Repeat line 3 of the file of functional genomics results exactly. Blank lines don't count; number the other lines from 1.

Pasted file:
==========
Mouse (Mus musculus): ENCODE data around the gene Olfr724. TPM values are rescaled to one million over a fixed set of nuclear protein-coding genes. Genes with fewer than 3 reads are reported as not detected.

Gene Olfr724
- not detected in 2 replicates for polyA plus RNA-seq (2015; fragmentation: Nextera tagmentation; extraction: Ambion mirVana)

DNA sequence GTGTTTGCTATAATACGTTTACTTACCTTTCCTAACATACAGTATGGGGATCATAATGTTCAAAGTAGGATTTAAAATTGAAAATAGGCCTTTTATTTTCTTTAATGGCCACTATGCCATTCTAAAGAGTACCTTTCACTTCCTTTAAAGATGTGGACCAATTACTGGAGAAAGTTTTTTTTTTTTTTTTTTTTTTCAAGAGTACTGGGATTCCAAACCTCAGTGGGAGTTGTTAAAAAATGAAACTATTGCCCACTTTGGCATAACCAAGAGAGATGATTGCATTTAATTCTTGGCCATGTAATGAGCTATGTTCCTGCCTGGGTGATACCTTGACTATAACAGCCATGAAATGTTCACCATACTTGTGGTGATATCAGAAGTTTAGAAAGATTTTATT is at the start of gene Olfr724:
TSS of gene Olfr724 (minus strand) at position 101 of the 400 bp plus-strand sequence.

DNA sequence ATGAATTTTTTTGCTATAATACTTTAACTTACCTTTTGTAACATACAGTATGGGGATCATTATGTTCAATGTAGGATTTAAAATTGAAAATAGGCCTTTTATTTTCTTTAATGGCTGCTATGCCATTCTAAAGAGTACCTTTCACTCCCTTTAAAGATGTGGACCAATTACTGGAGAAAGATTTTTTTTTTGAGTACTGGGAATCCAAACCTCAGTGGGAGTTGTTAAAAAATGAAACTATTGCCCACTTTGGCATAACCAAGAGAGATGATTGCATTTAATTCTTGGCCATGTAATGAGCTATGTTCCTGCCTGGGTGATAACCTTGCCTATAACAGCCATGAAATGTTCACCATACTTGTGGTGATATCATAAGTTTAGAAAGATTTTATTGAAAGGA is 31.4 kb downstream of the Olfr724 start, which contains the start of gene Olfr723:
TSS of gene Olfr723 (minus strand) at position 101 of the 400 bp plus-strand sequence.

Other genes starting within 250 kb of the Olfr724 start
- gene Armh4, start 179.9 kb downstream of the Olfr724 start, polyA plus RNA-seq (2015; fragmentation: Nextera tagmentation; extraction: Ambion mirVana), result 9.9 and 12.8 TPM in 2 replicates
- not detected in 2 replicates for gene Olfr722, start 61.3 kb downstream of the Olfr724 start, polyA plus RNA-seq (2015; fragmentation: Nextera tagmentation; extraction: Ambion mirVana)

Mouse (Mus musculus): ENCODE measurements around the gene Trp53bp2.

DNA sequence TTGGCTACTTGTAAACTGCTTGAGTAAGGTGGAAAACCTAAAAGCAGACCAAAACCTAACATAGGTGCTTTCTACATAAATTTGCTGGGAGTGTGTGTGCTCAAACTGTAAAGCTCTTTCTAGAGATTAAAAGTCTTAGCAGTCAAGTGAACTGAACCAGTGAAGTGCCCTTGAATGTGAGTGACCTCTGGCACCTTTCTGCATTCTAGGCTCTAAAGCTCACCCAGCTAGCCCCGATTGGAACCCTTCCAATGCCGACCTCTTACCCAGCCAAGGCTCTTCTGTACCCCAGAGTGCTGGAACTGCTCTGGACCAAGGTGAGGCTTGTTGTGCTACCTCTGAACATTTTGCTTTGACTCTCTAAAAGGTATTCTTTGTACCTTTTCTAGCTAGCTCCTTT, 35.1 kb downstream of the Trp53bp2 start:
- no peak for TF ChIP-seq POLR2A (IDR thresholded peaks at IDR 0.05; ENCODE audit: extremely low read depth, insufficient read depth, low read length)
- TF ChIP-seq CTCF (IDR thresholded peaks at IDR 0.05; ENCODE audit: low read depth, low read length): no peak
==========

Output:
- not detected in 2 replicates for polyA plus RNA-seq (2015; fragmentation: Nextera tagmentation; extraction: Ambion mirVana)